At some point in time, Nuclear went West, Marketing went East, and never the twain have met. No wonder the Nuclear “brand” sucks so bad! Which brings me to my point.
This is a great post, chock full of excellent and useful information. But I’m willing to bet that the one part that had the broadest and most compelling impact was the simple pictures of the milk crate and the container ship. That’s exactly the kind of distilled nugget that you’d expect to drop out of an adman’s incomprehensible stream-of-consciousness brain, and the kind of thing most likely to stick with the average person. Basically, for an innumerate public, a picture is worth a thousand equations.
Here are some other suggestions…
Do something similar with the amount of wastes generated over a year.
-How big of a cube of the milk crate would be converted to fission products… how does that compare to a shoe, or say a deck of cards, or the original milk crate?
-How much solid waste would the coal plant generate? How does it compare to the Eiffel Tower or the Great Pyramid, or some other landmark?
-If all of the CO2 were pumped into a balloon at atmospheric pressure, how would it compare to… ???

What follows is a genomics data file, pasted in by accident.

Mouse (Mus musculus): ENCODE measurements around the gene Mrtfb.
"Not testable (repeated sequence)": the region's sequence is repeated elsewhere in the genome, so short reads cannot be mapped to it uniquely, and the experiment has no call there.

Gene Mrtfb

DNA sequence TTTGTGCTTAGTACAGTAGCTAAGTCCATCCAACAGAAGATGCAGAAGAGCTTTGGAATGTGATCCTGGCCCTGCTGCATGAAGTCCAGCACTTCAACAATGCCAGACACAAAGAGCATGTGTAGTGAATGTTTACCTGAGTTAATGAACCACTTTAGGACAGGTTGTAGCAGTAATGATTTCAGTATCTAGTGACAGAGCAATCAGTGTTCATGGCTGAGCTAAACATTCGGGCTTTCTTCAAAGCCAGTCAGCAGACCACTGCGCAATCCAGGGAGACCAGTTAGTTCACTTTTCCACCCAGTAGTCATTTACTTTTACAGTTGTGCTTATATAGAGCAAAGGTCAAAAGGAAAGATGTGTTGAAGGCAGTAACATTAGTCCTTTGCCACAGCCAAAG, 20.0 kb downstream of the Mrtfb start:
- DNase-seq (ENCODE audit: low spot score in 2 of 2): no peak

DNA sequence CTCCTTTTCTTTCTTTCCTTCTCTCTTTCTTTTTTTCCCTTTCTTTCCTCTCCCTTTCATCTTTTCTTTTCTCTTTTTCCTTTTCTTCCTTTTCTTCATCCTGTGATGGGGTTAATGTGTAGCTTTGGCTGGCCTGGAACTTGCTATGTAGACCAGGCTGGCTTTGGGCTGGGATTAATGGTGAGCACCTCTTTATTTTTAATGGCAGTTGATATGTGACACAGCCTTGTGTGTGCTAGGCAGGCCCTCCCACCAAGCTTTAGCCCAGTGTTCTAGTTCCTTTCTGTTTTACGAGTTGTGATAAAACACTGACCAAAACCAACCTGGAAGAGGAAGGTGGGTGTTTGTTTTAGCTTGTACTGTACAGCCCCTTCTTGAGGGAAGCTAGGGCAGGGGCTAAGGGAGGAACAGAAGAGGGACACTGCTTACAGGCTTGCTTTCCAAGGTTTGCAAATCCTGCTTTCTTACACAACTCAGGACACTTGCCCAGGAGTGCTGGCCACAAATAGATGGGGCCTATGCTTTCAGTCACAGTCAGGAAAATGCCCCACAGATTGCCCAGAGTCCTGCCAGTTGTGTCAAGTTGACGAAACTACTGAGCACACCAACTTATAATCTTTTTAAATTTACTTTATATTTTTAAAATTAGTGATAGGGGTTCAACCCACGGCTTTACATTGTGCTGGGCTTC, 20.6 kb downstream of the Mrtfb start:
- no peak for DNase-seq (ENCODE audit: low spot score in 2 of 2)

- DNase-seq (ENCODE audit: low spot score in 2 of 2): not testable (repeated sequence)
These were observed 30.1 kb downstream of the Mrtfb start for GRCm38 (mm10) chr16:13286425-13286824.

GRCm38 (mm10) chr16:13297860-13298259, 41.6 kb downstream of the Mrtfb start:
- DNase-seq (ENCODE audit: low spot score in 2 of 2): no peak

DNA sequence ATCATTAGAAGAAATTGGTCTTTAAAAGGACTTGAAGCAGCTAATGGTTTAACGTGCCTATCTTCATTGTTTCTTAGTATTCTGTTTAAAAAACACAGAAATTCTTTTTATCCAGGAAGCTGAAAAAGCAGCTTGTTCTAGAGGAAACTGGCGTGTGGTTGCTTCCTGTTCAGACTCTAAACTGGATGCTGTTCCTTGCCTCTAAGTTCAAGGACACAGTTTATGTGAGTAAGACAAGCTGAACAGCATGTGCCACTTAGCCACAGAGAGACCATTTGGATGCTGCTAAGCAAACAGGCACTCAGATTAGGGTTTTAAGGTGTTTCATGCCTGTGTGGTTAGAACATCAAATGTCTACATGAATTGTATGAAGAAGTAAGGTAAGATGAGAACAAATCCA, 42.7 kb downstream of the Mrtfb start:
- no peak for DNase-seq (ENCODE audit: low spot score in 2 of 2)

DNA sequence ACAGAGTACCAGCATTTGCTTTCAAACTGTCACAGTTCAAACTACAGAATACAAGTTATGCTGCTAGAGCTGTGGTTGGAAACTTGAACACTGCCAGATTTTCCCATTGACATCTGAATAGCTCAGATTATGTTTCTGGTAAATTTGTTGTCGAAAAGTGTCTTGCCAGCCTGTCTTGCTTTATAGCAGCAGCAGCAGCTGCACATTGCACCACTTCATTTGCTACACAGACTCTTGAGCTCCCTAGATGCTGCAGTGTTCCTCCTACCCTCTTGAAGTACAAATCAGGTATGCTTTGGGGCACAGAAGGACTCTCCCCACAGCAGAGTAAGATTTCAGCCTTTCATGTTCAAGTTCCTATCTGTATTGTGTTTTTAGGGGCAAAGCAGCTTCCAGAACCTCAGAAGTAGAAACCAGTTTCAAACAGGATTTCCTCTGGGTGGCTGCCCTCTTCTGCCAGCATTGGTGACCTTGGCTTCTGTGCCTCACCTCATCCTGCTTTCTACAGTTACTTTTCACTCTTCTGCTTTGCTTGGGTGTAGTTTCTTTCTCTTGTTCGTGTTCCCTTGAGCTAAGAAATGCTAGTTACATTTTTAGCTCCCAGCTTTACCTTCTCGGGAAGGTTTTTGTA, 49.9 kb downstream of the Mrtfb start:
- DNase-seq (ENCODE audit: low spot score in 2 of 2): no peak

Anties don’t shrink at being very lurid about the dangers of nuclear power… turnabout is fair play. When toxicity is the topic…
-How big of a pile in a years coal waste is stable, eternally toxic material? How does that compare to a years worth of fission products whose radiotoxicity will degrade below the original ore in 500 years or so?
-How much raw uranium and thorium is released in coal waste fro a year – vs – the total waste from an IFR?
-Historically speaking, how many dead bodies can we expect from both systems in a years time? How many in the last 50 years? (Morbid perhaps, but it would make a memorable graphic… tombstones to the horizon and beyond…)
Mining impact – two identical mountains… what do they look like after a years of extraction, U – vs – coal.
Anyway, you get the picture. Long story short… more pictures, more better.
Agreed — that’s why I put it in the first comment (a kind of Appendix) rather than in the main body of the post! :)
Great suggestion about marketing, John, you’re spot on. I’m doing a new lecture series this year, in collaboration with the Royal Institution, and I want to use a range of props to plonk onto the desk in front of me as I’m talking, rather than just death by PowerPoint.
The point: are we living to see totalitarian states take the upper hand with this unlimited cheap energy?
And our democracies vanishing in smoke and inefficiency. Like making “business” in Copenhagen?